Wisconsin Geospatial News

More LiDAR coming to Wisconsin in 2010?

In recent weeks, County Land Information Officers in 31 eligible counties learned of a new grant opportunity that could fund a significant amount of LiDAR in southern Wisconsin next year.

The Wisconsin Department of Commerce, working in conjunction with the Department of Natural Resources, is making a yet-to-be-determined amount of funds available for up to 31 counties affected by the devastating flooding that occured in Wisconsin in 2008. Eligibility for the program was determined by the 2008 federal disaster declarations for severe storms, tornadoes, and flooding.

The funds are available through the WI Department of Commerce Community Development Block Grant – Emergency Assistance Program (CDBG-EAP). Many counties already have existing CDBG contracts in place, so the LiDAR acquisition grant was an add-on to the existing program.

The eventual intent is to use the LiDAR data to increase the accuracy of floodplain maps by better representing topography along stream and river corridors. While the opportunity for more LiDAR is very good news, ongoing updates to floodplain maps will be highly dependent upon continued federal funding from the Federal Emergency Management Agency (FEMA) “RiskMap” program.

Data funded under the CDBG-EAP program must meet FEMA standards for floodplain mapping. This includes bare-earth points and breaklines certified to a vertical accuracy of 1.2 feet at a 95% confidence level, and a 19-foot horizontal accuracy at a 95% confidence level. FGDC compliant metadata and an NSSDA accuracy report are also required.

At this time, it is unknown when the LiDAR grant awards will be announced, how much total funding will be awarded, or when the funds will be available to grant recipients. Additional status updates on this grant program should be known in early 2010.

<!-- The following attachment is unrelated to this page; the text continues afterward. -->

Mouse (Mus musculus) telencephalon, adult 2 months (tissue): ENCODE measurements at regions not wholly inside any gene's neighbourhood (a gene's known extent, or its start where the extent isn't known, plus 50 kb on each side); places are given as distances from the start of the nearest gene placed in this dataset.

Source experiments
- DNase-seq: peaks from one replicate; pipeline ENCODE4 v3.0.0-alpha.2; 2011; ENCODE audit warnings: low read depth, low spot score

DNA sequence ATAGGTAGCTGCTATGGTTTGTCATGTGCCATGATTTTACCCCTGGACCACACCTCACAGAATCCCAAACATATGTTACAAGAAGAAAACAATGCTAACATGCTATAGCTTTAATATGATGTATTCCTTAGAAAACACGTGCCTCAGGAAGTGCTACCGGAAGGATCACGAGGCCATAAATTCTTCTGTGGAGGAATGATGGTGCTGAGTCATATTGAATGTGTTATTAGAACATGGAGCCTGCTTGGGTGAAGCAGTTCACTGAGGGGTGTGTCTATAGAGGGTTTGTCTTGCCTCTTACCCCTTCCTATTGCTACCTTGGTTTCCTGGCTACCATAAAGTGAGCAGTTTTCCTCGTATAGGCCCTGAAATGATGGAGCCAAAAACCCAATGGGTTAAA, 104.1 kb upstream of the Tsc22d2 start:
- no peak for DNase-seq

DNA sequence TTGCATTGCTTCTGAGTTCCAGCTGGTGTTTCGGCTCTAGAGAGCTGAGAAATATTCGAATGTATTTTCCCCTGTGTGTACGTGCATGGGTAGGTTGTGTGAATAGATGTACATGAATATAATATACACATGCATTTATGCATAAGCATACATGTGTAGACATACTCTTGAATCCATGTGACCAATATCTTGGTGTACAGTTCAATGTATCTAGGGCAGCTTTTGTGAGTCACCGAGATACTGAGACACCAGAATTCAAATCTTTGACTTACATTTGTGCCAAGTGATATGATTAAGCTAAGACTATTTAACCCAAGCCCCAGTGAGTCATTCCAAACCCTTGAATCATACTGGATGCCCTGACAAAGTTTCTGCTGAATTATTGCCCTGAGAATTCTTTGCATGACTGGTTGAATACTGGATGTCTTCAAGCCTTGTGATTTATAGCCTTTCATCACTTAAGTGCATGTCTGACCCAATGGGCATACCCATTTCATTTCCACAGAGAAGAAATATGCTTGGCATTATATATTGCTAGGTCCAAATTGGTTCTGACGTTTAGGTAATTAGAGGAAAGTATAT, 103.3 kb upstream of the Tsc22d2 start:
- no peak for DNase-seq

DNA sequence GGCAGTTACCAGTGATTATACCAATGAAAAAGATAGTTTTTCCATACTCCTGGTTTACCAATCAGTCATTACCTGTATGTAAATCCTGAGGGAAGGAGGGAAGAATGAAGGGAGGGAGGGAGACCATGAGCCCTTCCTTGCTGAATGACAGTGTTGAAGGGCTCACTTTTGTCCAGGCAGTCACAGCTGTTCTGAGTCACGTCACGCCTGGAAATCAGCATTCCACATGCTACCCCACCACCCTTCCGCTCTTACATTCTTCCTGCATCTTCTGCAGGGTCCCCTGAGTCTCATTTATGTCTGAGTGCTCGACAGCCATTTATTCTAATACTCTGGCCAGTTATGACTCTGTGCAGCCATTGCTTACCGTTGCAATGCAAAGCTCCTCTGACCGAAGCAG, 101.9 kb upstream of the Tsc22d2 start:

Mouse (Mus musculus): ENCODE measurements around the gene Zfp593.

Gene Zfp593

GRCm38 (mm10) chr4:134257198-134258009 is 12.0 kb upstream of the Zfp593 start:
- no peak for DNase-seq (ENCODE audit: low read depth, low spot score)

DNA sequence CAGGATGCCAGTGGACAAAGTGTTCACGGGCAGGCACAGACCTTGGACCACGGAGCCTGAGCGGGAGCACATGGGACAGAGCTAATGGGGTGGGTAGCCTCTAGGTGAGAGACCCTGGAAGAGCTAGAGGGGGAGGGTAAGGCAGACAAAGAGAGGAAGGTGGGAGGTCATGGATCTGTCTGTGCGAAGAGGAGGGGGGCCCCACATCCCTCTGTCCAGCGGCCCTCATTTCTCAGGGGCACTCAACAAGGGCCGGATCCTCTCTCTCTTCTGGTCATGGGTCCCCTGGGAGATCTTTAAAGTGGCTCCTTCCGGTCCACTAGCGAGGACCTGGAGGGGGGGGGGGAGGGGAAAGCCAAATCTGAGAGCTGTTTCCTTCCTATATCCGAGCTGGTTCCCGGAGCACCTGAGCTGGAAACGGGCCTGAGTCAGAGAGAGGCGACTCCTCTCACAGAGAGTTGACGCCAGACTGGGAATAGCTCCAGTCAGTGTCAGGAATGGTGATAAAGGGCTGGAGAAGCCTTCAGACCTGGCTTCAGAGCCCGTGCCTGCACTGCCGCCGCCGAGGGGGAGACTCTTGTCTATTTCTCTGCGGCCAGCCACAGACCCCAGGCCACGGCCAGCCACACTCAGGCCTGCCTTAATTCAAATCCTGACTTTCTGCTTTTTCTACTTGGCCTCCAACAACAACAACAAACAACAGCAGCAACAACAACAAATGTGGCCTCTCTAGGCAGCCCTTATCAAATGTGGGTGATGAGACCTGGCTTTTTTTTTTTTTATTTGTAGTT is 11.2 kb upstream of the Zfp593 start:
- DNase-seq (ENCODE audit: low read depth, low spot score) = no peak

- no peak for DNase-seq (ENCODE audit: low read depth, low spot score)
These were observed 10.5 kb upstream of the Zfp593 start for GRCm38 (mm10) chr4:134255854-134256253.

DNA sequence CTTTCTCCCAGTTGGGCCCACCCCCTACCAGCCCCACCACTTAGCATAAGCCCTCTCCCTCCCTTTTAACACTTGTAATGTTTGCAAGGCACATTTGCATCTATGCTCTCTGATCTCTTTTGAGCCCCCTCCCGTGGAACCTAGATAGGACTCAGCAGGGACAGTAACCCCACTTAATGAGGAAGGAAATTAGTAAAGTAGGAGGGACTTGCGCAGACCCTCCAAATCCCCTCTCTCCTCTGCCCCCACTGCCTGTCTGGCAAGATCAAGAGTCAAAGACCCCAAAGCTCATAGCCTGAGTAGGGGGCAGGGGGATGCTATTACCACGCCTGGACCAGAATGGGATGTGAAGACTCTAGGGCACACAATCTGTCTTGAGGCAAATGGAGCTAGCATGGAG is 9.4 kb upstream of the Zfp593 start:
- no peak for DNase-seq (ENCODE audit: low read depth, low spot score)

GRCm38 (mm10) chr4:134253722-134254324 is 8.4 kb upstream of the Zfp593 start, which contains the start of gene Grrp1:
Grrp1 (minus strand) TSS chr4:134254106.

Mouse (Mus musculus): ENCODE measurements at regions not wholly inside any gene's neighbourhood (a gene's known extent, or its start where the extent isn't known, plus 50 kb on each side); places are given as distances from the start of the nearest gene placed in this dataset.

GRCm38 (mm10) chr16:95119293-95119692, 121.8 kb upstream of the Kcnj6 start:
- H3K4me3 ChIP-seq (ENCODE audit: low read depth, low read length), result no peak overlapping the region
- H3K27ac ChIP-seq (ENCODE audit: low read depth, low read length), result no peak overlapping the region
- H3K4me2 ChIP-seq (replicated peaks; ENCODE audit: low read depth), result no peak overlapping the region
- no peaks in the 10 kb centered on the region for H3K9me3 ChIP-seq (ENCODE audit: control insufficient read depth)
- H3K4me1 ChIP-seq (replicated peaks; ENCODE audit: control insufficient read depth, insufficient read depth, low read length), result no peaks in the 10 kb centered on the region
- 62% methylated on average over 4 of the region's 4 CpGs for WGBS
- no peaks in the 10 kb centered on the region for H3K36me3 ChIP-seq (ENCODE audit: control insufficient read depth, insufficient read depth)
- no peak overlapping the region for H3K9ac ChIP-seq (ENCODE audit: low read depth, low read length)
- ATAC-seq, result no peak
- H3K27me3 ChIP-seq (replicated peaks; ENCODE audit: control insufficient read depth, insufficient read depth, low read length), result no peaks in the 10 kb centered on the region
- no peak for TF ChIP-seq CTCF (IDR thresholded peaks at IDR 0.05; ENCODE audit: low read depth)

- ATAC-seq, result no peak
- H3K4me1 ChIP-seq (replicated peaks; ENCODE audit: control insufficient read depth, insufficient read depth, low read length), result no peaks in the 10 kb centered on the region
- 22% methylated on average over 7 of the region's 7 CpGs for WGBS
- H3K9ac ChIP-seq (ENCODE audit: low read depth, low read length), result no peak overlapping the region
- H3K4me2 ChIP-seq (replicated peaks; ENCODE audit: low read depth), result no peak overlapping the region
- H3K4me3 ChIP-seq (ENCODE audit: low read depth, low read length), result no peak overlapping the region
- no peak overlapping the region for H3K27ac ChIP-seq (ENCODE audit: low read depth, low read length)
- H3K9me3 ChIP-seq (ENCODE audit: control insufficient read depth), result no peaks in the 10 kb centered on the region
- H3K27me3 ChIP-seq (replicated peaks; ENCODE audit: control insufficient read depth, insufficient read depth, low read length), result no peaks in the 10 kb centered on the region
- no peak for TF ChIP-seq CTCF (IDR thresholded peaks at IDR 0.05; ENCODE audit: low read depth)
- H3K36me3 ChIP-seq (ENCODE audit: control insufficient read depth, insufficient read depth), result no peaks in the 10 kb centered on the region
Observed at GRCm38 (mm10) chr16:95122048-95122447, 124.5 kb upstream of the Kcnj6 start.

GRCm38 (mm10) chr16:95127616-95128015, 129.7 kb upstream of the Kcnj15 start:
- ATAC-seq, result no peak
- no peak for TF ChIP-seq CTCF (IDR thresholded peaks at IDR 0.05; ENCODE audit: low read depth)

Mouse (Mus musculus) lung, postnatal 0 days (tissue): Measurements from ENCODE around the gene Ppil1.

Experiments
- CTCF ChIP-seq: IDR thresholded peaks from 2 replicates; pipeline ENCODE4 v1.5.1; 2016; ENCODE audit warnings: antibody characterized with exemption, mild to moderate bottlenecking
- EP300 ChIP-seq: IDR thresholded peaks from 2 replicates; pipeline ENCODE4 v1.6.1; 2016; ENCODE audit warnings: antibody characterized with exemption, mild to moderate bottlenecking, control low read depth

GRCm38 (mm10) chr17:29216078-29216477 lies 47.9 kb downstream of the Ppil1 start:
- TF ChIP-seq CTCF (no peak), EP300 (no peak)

USGS stimulus grant program also in the mix

In addition to the CDBG-EAP grant program, the application period closed on December 1 for another stimulus-driven program, this one managed by the U.S. Geological Survey. As part of the American Recovery and Reinvestment Act, the USGS was authorized to spend up to $15 million nationally for LiDAR and orthoimagery acquisitions. $8.775 million of that total is being made available to state and local governments under a competitive grant program.

The National Map: Imagery and Elevation Maps under ARRA” program will provide between $50,000 and $500,000 to successful projects. Data acquired will made available to the USGS for inclusion in The National Map. Priorities for the program include elevation data over coastal areas of United States most susceptible to storm and hurricane flooding, earthquake damage, and coastal erosion. Coastal areas of the Great Lakes fit this definition, but at this point, nobody knows the relative priority of the Great Lakes compared to other coastal areas. Increasing the coverage and availability of leaf-off, high resolution orthoimagery is another goal of the program.

At this time, it appears only a small handful of counties in Wisconsin applied for the USGS stimulus funds. Decisions on the grant applications should be made early in the first quarter of 2010.